Trey Rumph was a successful pharmacist in Tennessee, but he had a dream: a party store. He sunk every dollar that he had into acquiring the property, but when it came down to buying balloons, masks and streamers, he came up a bit short. He tried to get a loan, but even for a man with his financial security, the banks were staying tight.
“I was buying a profitable business that more than met normal debt to income ratios required by Banks. My credit was over 750 but no bank was willing to do the financing.”
He decided to go around the community, but knocking on doors with a manila envelope didn’t seem like it was going to get the job done. He went to Rebirth Financial, a start-up financial service in New Orleans providing peer-to-peer small business loans, usually community-based. He raised his money in under two weeks.
Rebirth Financial was founded in 2008 as a response to the global financial crisis and the sudden vulnerability of the nation’s largest financial institutions. As small businesses struggle to start up or get back on track, they’re finding themselves going to lending wells that are looking dryer and dryer. But according to Rebirth CEO Chonchul Gupta, just because the banks are in trouble and the economy is weak doesn’t mean that people don’t need money.
With community loans, people know what they’re getting into. Rumph’s lenders knew him, trusted him and knew that they would shop at his store if he opened up. In the case of one New Orleans Brewery trying to raise the money to build a canning operation, local lenders could see something national banks couldn’t: people loved their beer, and were going to buy it in droves once it got into cans (they did).
“When I started out I thought that it would be people in California lending to people in Texas, but it’s not that at all,” says Gupta. “It’s people looking for good investments in their backyard. It’s like when we used to have local stock exchanges.”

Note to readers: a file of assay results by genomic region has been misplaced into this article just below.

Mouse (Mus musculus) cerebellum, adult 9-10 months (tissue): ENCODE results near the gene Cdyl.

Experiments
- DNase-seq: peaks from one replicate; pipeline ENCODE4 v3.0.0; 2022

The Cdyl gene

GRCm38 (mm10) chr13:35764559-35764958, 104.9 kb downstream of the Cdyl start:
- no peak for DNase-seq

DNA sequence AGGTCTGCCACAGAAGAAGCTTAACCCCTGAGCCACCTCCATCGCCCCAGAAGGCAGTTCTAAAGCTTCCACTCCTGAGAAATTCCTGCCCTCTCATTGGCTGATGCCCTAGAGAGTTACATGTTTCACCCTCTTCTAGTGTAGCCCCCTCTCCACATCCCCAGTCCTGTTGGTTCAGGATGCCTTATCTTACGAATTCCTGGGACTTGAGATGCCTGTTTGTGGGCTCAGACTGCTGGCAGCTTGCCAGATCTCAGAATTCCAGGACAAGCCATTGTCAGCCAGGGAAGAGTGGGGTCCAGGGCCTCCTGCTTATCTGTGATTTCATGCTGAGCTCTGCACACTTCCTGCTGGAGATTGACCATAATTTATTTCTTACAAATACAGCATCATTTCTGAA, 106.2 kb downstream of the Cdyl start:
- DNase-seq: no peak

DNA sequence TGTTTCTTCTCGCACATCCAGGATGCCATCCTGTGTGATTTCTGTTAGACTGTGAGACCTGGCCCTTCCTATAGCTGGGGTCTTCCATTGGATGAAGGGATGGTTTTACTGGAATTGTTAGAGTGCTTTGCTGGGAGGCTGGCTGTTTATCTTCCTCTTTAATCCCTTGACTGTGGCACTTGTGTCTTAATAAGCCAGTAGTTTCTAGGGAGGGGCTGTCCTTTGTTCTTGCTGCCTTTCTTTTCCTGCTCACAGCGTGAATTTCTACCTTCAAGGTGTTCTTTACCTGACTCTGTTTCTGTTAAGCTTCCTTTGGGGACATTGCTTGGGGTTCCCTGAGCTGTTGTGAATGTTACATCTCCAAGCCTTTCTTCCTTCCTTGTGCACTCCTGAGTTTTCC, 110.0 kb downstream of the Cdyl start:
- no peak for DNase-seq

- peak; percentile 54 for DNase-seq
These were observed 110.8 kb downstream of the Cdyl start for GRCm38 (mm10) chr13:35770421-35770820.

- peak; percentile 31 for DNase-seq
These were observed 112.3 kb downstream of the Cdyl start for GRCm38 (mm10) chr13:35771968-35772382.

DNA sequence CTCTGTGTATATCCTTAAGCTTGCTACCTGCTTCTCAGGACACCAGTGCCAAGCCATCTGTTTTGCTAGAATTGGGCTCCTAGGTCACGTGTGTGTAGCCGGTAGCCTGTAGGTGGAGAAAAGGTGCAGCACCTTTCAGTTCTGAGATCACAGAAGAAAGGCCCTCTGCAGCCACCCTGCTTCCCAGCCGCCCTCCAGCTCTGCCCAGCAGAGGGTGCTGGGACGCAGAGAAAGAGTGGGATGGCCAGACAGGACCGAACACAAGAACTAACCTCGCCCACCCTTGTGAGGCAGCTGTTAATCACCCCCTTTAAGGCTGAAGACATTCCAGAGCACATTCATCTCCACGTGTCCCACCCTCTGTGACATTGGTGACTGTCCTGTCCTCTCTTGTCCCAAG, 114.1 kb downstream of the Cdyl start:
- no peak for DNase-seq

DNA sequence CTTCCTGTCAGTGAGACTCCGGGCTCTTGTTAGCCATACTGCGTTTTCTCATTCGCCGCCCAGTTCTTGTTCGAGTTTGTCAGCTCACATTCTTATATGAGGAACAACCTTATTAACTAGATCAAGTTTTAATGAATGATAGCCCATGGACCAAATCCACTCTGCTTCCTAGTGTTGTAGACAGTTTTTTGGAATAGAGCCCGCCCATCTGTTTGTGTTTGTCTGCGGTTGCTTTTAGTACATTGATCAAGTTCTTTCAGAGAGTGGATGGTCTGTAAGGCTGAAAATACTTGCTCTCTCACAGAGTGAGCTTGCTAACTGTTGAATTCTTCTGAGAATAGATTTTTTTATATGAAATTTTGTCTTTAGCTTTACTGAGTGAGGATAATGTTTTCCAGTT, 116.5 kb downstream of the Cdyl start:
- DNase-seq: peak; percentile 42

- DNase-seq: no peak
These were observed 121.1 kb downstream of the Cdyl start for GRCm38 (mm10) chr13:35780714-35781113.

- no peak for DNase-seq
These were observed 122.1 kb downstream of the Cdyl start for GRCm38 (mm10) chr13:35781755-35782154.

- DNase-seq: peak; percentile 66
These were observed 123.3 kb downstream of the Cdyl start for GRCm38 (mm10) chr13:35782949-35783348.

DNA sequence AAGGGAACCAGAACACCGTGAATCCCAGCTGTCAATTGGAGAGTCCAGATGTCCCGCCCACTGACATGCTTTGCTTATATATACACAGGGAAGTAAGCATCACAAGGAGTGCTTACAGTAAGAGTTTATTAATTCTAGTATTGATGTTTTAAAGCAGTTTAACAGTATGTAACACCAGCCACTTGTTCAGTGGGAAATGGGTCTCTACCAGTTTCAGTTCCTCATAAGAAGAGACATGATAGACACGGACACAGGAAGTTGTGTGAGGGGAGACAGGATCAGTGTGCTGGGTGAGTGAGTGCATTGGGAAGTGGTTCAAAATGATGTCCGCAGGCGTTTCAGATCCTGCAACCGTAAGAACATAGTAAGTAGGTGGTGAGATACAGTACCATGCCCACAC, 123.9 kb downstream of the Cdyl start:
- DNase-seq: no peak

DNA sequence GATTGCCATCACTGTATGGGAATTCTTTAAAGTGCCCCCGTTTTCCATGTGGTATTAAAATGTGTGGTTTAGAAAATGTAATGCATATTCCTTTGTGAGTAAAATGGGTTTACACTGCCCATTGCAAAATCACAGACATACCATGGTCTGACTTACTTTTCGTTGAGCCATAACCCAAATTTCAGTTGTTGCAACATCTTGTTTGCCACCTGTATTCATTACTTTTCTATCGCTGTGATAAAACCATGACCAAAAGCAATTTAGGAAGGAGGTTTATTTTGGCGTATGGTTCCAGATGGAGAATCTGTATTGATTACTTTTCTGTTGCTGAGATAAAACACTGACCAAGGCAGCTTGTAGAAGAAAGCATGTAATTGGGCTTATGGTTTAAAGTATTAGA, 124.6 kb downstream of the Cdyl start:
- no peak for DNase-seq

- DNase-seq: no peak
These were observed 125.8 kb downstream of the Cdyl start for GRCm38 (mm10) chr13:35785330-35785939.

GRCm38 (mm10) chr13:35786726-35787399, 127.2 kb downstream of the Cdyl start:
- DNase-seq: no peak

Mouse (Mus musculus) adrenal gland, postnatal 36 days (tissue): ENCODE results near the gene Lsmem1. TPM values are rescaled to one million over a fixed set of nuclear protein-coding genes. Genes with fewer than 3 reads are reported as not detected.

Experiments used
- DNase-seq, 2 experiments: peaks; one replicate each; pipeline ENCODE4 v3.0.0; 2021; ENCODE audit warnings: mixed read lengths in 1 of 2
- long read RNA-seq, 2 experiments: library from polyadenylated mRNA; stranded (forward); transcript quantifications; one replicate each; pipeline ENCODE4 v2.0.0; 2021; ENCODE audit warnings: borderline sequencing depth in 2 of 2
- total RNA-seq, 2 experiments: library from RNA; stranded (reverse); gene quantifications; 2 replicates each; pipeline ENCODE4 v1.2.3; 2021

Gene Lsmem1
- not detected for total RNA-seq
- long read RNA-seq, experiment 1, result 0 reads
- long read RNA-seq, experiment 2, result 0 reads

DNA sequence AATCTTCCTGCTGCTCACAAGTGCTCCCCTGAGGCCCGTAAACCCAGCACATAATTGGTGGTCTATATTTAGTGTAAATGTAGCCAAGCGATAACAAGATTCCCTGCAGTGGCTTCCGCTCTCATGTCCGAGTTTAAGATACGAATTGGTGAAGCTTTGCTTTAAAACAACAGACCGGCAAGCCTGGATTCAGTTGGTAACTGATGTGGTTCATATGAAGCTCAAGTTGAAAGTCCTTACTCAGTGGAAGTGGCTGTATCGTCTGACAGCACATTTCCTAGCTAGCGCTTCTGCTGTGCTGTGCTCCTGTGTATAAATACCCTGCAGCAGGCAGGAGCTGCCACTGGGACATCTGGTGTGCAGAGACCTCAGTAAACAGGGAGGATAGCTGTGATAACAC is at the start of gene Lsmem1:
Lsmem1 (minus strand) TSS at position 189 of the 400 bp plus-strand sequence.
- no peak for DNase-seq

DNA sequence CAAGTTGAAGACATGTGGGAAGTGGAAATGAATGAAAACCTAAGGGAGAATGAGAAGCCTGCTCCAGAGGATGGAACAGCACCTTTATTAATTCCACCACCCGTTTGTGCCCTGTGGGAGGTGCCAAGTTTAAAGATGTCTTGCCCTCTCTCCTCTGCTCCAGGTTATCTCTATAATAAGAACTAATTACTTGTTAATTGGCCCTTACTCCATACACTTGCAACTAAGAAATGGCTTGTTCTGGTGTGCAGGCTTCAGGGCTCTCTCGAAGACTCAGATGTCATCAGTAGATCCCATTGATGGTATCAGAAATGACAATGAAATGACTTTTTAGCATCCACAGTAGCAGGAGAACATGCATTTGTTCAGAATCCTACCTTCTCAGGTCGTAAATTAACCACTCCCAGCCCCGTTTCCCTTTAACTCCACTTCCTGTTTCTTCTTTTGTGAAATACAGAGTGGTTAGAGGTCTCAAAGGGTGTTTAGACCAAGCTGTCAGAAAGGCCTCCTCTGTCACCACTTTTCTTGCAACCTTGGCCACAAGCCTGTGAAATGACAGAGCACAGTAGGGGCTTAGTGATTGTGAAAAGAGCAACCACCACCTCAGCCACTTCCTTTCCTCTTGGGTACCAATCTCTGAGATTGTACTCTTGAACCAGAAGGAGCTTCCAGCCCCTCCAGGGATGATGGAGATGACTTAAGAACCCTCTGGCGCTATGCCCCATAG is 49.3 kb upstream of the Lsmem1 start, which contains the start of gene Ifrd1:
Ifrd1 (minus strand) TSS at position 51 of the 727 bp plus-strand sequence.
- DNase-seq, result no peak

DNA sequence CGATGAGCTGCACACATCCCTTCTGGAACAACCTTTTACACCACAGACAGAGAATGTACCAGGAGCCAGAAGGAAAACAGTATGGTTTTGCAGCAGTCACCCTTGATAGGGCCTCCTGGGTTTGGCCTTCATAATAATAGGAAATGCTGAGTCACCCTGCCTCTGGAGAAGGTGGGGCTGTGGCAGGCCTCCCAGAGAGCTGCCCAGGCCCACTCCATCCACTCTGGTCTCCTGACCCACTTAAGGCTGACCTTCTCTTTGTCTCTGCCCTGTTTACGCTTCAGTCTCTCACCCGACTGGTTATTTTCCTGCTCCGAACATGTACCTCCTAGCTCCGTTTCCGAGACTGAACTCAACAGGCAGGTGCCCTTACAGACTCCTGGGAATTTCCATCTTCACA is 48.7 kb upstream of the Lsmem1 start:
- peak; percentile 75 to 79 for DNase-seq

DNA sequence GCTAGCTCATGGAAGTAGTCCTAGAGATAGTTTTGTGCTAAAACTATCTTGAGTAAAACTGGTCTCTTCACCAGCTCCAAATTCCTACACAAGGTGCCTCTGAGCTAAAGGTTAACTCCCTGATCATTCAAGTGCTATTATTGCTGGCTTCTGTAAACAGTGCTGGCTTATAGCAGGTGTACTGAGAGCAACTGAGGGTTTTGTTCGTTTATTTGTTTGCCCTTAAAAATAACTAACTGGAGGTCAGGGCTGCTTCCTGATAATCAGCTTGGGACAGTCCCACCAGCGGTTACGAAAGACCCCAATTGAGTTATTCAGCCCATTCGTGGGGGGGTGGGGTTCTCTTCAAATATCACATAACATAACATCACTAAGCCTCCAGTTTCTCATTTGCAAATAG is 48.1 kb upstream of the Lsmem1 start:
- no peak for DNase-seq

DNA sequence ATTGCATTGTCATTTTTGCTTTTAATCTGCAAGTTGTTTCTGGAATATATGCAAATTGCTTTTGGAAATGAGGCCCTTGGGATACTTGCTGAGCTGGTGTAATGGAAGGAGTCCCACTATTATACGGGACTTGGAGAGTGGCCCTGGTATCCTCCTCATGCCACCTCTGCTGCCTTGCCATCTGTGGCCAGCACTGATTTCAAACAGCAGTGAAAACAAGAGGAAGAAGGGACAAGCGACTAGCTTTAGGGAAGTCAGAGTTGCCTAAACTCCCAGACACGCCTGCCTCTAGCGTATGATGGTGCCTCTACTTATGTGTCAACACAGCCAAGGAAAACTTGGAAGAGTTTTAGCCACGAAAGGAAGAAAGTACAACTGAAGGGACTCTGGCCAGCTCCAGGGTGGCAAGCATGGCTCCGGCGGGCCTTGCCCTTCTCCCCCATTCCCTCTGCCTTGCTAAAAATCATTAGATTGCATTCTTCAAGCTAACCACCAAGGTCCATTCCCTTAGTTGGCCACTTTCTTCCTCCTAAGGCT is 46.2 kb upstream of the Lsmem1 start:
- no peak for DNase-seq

Some of the other loans include a bus company in New Orleans, and a dating radio show in Chattanooga. With an average loan size at $80,000, the service deals with decent-sized operations. It’s a step up in scale from other peer-to-peer lending services like prosper.com, which deals with individuals instead of businesses.
With larger loans people need more information to work off of, and so Rebirth is also developing a rating system for their lenders and borrowers like the S&P does for large institutions and countries. The goal is to have a completely self-sufficient lending system without large banks or financial institutions.
Gupta sees the rating system as a way of leveling the playing field for new businesses.
“If you’re a small business and you don’t have an established credit history, maybe you haven’t registered with Dunn and Bradstreet, and you don’t have ways in which financial institutions can look back and see your history, you’re petty much taken out of the game.”
With big banks looking frailer than ever, it’s no surprise that they’re getting tighter with their purse strings. As the internet makes these sorts of deals easier than ever, peer-to-peer lending may become a more and more viable alternative from big deals to small.
“The worse the economy gets, and the worse the banking industry gets, the better it’s going to be for peer lenders,” he says. “Because people need money. You’re going to see a boom of good, pure alternative finance.”